Applied Environmental Research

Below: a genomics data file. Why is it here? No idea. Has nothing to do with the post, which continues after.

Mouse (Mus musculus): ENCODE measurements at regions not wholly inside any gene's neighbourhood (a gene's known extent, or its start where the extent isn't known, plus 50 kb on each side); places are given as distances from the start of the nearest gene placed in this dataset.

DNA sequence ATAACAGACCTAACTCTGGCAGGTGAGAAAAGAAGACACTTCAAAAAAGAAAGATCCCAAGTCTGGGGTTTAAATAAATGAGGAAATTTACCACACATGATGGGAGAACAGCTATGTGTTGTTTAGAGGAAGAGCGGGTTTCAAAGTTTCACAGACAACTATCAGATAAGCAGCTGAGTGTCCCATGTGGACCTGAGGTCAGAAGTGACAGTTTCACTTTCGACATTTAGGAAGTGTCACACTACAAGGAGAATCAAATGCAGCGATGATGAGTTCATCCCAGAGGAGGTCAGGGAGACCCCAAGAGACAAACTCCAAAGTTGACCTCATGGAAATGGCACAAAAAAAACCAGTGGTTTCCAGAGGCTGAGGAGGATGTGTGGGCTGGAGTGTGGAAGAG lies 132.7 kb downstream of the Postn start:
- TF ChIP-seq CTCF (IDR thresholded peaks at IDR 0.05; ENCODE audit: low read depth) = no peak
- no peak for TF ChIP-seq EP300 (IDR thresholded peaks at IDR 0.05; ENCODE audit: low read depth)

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Gap areas create heterogeneity in the spatial environment, which is important to plant regeneration and diversity. Soil physical properties (SPP) are factors that affect plant growth. This study aims to assess the spatial variability of SPP in different gap sizes and to determine the effect of gap size on SPP. We used geostatistical analysis to illustrate the spatial patterns of SPP variability within 9 gaps, classified into three sizes (small, medium, and large) and under the canopy at the Castanopsis kawakamii natural reserve forest, the soil samples were collected entire gap area at 20 cm depth with the grid system (resolution: 3 m × 3 m). The following SPPs were determined using soil cores: soil bulk density (SBD), soil water mass content (SWMC), soil volumetric moisture content (SVMC), maximum moisture capacity (MMC), capillary water capacity (CWC), minimum water-holding capacity (MWHC), soil capillary porosity (SCP), and soil total porosity (STP). We found that every SPP, except SCP and STP, significantly differed with gap size. Gap sizes generally improved the SPPs, especially in the small and large gaps, indicating that the soil there was more suitable for plant growth than the soil under the canopy. The highest spatial variability of SPPs was observed in the large gaps. Gap size affected SPP and its spatial variability. The results from this study will be useful for work on forest gapregeneration and conservation, especially around the study site.

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